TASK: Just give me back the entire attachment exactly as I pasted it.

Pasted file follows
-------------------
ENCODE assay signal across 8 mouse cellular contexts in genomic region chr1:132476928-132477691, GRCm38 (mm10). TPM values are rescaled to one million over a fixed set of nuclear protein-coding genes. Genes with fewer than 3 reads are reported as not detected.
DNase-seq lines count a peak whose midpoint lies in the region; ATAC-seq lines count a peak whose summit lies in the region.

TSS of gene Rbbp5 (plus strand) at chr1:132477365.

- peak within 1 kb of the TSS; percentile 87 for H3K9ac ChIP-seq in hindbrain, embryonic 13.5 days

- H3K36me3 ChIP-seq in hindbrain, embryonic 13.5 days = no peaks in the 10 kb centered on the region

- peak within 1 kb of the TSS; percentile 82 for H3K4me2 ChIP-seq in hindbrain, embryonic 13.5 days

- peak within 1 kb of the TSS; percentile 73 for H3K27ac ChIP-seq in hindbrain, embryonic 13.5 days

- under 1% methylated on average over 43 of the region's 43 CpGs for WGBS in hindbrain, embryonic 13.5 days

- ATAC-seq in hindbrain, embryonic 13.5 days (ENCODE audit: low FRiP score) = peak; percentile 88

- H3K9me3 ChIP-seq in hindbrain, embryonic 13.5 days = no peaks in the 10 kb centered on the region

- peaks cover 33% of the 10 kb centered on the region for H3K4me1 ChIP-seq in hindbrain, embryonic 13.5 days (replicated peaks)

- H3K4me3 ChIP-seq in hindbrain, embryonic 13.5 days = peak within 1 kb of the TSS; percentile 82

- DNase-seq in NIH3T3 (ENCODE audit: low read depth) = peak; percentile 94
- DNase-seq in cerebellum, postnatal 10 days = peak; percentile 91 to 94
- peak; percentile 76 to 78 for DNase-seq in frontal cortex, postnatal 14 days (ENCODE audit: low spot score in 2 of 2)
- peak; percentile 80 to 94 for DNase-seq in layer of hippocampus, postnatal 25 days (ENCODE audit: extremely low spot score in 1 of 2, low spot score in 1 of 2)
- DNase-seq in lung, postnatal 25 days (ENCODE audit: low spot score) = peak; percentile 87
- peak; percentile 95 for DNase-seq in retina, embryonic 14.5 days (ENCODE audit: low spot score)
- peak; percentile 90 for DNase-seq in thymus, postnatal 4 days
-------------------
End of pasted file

ENCODE assay signal across 8 mouse cellular contexts in genomic region chr1:132476928-132477691, GRCm38 (mm10). TPM values are rescaled to one million over a fixed set of nuclear protein-coding genes. Genes with fewer than 3 reads are reported as not detected.
DNase-seq lines count a peak whose midpoint lies in the region; ATAC-seq lines count a peak whose summit lies in the region.

TSS of gene Rbbp5 (plus strand) at chr1:132477365.

- peak within 1 kb of the TSS; percentile 87 for H3K9ac ChIP-seq in hindbrain, embryonic 13.5 days

- H3K36me3 ChIP-seq in hindbrain, embryonic 13.5 days = no peaks in the 10 kb centered on the region

- peak within 1 kb of the TSS; percentile 82 for H3K4me2 ChIP-seq in hindbrain, embryonic 13.5 days

- peak within 1 kb of the TSS; percentile 73 for H3K27ac ChIP-seq in hindbrain, embryonic 13.5 days

- under 1% methylated on average over 43 of the region's 43 CpGs for WGBS in hindbrain, embryonic 13.5 days

- ATAC-seq in hindbrain, embryonic 13.5 days (ENCODE audit: low FRiP score) = peak; percentile 88

- H3K9me3 ChIP-seq in hindbrain, embryonic 13.5 days = no peaks in the 10 kb centered on the region

- peaks cover 33% of the 10 kb centered on the region for H3K4me1 ChIP-seq in hindbrain, embryonic 13.5 days (replicated peaks)

- H3K4me3 ChIP-seq in hindbrain, embryonic 13.5 days = peak within 1 kb of the TSS; percentile 82

- DNase-seq in NIH3T3 (ENCODE audit: low read depth) = peak; percentile 94
- DNase-seq in cerebellum, postnatal 10 days = peak; percentile 91 to 94
- peak; percentile 76 to 78 for DNase-seq in frontal cortex, postnatal 14 days (ENCODE audit: low spot score in 2 of 2)
- peak; percentile 80 to 94 for DNase-seq in layer of hippocampus, postnatal 25 days (ENCODE audit: extremely low spot score in 1 of 2, low spot score in 1 of 2)
- DNase-seq in lung, postnatal 25 days (ENCODE audit: low spot score) = peak; percentile 87
- peak; percentile 95 for DNase-seq in retina, embryonic 14.5 days (ENCODE audit: low spot score)
- peak; percentile 90 for DNase-seq in thymus, postnatal 4 days